During the three days of racing this week a total of 29 horses were declared non runners on the day of the race, and as the regulations require, their trainers were fiend £140 for each non runner. Richard Hannon was particularly critical of the surface, which he described as “simply not acceptable”, and made it clear he would appeal against his punishment. Others, including John Hills, and Jeremy Noseda followed suit.
In the light of such strong criticism the British Horseracing Authority cancelled the fines, despite the likely going having been well advertised by clerk of the course Barney Clifford. They said that the key factor in their leniency was that declarations for the three meetings closed before the new surface had been tried out under race conditions.
Spokesman for the BHA, Robin Mounsey, said that although they were satisfied that there had been sufficient notice of the going change, “The BHA has decided to waive the penalties imposed on trainers of horses who were withdrawn. We understand that a refurbished artificial surface will at first ride differently to what some horsemen might have expected. In this particular case, where the course staged three consecutive days’ racing, declarations were taken for the Tuesday’s and Wednesday’s meetings prior to anyone having had the opportunity to see how the surface was racing.”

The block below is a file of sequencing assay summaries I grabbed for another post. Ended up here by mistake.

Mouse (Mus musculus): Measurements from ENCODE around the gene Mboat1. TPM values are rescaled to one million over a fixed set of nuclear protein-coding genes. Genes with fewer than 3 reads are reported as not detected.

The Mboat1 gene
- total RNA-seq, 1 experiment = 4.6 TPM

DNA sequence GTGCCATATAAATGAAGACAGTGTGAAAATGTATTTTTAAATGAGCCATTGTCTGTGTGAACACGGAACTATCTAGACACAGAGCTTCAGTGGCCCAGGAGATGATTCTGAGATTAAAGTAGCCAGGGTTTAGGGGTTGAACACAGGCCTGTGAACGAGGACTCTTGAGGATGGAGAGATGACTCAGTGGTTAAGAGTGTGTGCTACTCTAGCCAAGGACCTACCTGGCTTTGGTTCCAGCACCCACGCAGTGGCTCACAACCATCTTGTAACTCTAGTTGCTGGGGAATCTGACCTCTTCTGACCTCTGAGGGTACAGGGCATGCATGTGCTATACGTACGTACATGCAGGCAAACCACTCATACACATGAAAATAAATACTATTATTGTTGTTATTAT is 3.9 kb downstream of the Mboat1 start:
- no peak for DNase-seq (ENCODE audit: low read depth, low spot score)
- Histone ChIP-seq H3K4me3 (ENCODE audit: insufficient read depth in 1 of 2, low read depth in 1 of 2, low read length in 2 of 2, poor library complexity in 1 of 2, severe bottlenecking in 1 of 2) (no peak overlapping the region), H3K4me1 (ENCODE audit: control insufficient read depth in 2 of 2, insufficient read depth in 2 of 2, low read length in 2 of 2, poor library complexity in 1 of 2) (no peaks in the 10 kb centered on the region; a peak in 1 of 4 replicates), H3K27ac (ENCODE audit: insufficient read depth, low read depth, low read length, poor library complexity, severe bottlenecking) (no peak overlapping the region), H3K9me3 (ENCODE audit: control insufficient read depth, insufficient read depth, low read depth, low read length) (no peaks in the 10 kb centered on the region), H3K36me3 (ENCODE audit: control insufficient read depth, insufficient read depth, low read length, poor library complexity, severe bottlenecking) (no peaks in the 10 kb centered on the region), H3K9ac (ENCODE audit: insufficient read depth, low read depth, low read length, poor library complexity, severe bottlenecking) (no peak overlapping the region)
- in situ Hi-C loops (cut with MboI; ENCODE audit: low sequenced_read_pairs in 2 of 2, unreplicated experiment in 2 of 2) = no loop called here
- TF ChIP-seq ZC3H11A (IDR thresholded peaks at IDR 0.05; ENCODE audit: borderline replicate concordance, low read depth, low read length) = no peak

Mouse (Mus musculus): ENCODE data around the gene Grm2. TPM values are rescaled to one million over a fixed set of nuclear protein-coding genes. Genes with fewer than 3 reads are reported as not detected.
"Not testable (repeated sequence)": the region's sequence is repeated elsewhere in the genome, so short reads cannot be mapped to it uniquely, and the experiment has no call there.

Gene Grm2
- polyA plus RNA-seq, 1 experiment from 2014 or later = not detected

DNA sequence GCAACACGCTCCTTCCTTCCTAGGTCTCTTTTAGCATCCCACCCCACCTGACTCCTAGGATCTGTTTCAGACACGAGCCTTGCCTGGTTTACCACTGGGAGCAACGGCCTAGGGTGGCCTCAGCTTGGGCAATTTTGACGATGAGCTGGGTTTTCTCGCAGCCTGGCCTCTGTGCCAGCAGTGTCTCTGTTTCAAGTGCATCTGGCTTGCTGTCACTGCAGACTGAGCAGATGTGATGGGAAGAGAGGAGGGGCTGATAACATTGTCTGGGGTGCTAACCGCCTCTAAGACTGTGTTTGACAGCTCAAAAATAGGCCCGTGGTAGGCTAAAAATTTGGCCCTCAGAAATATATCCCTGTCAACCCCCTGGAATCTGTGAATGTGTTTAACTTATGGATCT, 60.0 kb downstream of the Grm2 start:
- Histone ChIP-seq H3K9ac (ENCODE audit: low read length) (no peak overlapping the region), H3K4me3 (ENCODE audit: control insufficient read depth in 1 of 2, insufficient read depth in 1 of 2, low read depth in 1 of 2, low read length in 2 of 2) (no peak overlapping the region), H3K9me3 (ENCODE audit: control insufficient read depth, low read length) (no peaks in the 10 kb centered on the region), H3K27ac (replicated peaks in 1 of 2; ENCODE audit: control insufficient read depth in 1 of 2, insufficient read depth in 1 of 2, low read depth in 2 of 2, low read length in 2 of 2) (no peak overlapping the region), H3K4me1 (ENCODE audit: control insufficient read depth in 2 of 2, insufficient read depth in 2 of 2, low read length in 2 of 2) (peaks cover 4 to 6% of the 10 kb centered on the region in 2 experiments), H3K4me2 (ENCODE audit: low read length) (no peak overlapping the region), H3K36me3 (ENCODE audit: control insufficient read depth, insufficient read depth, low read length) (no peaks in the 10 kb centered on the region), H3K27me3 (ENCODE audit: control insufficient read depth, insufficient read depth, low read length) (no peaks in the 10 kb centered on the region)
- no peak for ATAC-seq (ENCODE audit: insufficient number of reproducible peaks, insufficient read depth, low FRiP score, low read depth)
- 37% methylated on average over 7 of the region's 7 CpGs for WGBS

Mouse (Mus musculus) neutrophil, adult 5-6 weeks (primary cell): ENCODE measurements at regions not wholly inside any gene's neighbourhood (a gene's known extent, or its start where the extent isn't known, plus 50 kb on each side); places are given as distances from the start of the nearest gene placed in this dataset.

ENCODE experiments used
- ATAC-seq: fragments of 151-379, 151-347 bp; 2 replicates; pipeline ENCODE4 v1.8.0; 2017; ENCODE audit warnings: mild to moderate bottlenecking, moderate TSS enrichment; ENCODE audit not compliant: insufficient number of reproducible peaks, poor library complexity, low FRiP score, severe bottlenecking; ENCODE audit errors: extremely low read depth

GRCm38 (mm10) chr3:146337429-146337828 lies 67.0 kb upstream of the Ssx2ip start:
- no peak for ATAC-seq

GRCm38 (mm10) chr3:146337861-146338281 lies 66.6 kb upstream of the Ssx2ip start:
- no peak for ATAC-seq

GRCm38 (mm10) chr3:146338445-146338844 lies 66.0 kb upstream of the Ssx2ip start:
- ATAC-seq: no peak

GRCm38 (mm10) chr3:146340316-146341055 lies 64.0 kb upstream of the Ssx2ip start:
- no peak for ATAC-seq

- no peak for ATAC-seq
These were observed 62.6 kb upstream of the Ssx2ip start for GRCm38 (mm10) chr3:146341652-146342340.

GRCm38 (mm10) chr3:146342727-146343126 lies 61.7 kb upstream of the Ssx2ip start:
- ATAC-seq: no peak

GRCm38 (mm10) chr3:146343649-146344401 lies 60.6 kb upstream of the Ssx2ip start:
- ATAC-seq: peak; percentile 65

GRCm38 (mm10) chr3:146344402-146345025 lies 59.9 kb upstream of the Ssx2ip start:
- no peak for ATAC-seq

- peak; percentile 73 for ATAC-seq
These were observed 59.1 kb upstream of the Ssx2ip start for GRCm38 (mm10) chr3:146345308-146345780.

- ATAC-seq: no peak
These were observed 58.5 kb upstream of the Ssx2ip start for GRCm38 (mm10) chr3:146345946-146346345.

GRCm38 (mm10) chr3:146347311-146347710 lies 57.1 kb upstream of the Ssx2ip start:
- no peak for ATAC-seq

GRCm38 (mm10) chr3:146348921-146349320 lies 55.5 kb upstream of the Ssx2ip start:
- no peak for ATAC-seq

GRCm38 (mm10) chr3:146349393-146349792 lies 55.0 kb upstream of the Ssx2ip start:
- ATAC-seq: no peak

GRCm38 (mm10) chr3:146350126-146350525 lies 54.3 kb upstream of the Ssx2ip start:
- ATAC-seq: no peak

The BHA went on to make it clear there would be no further fines rescinded, and that the in their view, trainers had just as much responsibility for checking the going at all-weather fixtures as at those run on turf. No doubt that is true, but as it’s so rare that all-weather tracks declare the going to be anything other than standard, you can quite understand that this is taken as a given, and not subject to day to day consideration.
But was the BHA genuinely understanding of the situation or did they fear another round of bad publicity at a time when they seem to be operating with more stability than over the last couple of years?